Regour de Padua, the OFW on death row

In November 2008, “Reno” stole a 55-seater bus from the premises of Saudia catering in the Khalidiya District. He drove wildly for two hours, hitting cars everywhere he went.

 De Padua proceeded toward the Haramain Highway he was spotted by police, but he ignored their warnings for him to stop and a 120 kmph-pursuit into oncoming traffic ensued in which at least 18 vehicles were hit. The speeding collided with a Toyota Corolla, killing the Saudi family and a Bangladesh expat.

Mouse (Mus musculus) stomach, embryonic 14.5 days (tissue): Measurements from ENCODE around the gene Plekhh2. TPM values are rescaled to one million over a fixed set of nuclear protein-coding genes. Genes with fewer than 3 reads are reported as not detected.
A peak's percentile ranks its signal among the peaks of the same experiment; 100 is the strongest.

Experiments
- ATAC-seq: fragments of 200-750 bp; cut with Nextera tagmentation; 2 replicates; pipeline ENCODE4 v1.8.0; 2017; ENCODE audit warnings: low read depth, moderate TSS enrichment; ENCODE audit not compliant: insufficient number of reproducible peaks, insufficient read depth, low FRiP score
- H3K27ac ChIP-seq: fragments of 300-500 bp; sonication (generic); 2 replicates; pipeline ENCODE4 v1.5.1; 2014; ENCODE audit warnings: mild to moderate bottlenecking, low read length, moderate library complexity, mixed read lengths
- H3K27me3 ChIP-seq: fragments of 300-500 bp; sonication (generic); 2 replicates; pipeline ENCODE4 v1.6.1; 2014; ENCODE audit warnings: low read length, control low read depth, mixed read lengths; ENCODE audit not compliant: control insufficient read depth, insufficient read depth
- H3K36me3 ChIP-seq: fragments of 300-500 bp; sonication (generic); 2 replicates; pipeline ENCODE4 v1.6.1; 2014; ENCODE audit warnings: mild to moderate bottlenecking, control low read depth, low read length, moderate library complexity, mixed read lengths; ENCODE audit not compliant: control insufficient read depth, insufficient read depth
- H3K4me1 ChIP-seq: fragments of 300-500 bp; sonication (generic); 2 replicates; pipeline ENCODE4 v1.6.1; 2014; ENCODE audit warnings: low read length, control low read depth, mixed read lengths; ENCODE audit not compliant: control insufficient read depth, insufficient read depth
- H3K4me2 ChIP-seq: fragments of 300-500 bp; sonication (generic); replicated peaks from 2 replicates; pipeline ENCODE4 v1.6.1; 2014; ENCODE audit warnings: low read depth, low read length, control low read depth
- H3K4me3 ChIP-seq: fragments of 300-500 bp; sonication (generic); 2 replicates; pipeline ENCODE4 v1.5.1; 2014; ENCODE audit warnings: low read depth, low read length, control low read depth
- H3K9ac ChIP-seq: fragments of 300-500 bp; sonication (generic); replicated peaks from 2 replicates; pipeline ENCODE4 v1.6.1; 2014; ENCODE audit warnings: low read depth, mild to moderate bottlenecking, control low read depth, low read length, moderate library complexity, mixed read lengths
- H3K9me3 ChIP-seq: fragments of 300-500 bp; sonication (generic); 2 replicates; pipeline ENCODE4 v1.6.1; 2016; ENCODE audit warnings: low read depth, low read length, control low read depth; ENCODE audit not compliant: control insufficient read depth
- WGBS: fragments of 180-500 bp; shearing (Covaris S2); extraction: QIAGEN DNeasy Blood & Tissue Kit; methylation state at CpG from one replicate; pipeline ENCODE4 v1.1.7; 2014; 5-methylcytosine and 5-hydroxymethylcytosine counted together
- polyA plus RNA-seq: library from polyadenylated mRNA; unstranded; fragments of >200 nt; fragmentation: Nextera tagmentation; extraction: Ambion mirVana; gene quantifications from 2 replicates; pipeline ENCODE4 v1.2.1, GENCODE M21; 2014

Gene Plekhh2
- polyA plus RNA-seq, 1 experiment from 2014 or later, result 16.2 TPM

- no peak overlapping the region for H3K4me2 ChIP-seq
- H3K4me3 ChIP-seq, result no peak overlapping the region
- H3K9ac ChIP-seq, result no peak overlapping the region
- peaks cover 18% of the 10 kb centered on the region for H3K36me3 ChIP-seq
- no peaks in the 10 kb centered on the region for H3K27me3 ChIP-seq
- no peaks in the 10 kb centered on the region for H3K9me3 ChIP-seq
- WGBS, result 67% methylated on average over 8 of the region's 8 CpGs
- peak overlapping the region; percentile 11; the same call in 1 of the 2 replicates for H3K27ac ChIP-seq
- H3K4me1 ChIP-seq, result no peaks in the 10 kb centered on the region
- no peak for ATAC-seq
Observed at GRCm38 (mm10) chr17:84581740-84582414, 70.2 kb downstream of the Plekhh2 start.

In the latest news about Filipino Workers on Death Row in Saudi Arabia, Regour de Padua, 39, a driver in Jeddah who was sentenced to death by beheading received some sort of reprieve when the Summary Court (Trial Court) in Jeddah decided to send de Padua to a second psychiatric checkup before passing its sentence.   In November 2008, “Reno” stole a 55-seater bus from the premises of Saudia catering in the Khalidiya District. He drove wildly for two hours, hitting cars everywhere he went.  Investigations showed that De Padua was not himself the day before after receiving a letter from his fiancee. He knocked on the door of his colleague at work in the early hours of the next day, holding a hammer in his hand, but his colleague shut the door. De Padua went outside and broke the glass of his boss’ car, and then stole the bus with up to twelve passengers still on board. He was reported to be shouting "If no Filipino speaks to me now, I’m going to crash the bus!"  The passengers pleaded with him to stop, which he briefly did, giving the 12 enough time to jump from the windows. Three were injured in their falls, one requiring hospital attention.   De Padua proceeded toward the Haramain Highway he was spotted by police, but he ignored their warnings for him to stop and a 120 kmph-pursuit into oncoming traffic ensued in which at least 18 vehicles were hit. The speeding collided with a Toyota Corolla, killing the Saudi family and a Bangladesh expat.   After about a year of deliberations, the court decided to send the accused to Shihar hospital, a mental hospital in Taif, to have a second psychiatric checkup. This is after the lawyers of the defendant, appointed by the Philippine Embassy, presented new medical reports which said the accused was suffering from a mental and psychological illness. The medical report says that he began to show signs of changes in behavior after receiving a letter from his fiancee informing him of her desire to end their relationship. It said de Padua has been refusing food and failing to cooperate with doctors, leading them to resort to force-feeding him via a tube inserted in his nose.  The attorney general and the families of the deceased continued to demand capital punishment for the culprit. Mohammed Ayed Al-Qarni, a 70-year-old Saudi citizen, lost his wife, son and daughter in the accident. He said he is anxiously waiting for the death penalty for the driver. He hoped that he would live until he saw the driver executed.   A former circuit court called for the execution of the driver for carelessly killing Saad Mohammed Ayed Al-Qarni, his sister Salmah and his mother Ayedah Awad Al-Omari in addition to Waheed Daud Miyah, a Bangladeshi national. The circuit court also ruled that the driver pay the blood money of SR250,000 to the families of the victims.  The Court of Appeals rejected the verdict based on medical reports which said the driver was mentally ill. It sent the case back to the Summary Court. In 2016, Saudi Arabia executed a total of 153 prisoners from breaking Strict Sharia laws. Saudi courts appear to recognize that under limited circumstances, a person who does not have mental awareness of the consequences of his acts is not criminally responsible beyond payment of compensation. Those who are aware of the bad consequences of their acts but unable to control their behavior due to insanity might not be excepted from mandatory punishments but can be excepted from discretionary punishments. Those who are insane but could be argued to have the ability to control their actions might not be excused from capital punishment. The extent to which an individual’s judgment is compromised by his mental illness is a question that is left to the courts to determine, and not all individuals with mental illnesses are excluded from the death penalty.